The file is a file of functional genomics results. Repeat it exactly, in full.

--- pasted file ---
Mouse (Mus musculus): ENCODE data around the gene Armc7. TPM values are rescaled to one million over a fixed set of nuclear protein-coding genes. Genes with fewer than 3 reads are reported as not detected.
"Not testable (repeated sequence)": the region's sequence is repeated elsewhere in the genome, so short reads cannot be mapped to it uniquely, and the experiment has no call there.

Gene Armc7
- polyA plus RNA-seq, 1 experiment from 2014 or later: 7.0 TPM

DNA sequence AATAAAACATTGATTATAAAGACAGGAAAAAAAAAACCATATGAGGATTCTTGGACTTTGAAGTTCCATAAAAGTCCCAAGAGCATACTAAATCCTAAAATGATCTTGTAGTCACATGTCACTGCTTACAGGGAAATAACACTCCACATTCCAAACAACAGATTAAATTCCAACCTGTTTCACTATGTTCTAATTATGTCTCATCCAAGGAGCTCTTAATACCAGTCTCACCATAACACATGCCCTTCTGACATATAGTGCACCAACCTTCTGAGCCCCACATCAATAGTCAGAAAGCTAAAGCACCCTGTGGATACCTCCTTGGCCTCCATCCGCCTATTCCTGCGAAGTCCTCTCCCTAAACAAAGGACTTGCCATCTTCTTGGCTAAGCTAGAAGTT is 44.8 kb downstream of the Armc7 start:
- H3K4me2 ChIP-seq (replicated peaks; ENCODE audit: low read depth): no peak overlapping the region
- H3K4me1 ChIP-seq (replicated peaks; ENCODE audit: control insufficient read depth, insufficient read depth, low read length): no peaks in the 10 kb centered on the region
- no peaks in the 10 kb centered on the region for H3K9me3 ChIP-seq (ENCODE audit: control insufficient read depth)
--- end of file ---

Mouse (Mus musculus): ENCODE data around the gene Armc7. TPM values are rescaled to one million over a fixed set of nuclear protein-coding genes. Genes with fewer than 3 reads are reported as not detected.
"Not testable (repeated sequence)": the region's sequence is repeated elsewhere in the genome, so short reads cannot be mapped to it uniquely, and the experiment has no call there.

Gene Armc7
- polyA plus RNA-seq, 1 experiment from 2014 or later: 7.0 TPM

DNA sequence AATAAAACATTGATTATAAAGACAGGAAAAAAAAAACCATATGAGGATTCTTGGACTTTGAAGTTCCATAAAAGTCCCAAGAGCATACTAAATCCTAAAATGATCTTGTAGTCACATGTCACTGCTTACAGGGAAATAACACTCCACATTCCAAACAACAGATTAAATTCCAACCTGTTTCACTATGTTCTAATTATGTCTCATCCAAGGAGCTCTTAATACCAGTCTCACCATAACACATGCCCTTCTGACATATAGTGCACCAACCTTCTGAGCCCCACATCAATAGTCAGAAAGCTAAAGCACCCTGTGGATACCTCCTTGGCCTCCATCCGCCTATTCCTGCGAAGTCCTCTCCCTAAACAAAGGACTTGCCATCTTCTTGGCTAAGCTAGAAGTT is 44.8 kb downstream of the Armc7 start:
- H3K4me2 ChIP-seq (replicated peaks; ENCODE audit: low read depth): no peak overlapping the region
- H3K4me1 ChIP-seq (replicated peaks; ENCODE audit: control insufficient read depth, insufficient read depth, low read length): no peaks in the 10 kb centered on the region
- no peaks in the 10 kb centered on the region for H3K9me3 ChIP-seq (ENCODE audit: control insufficient read depth)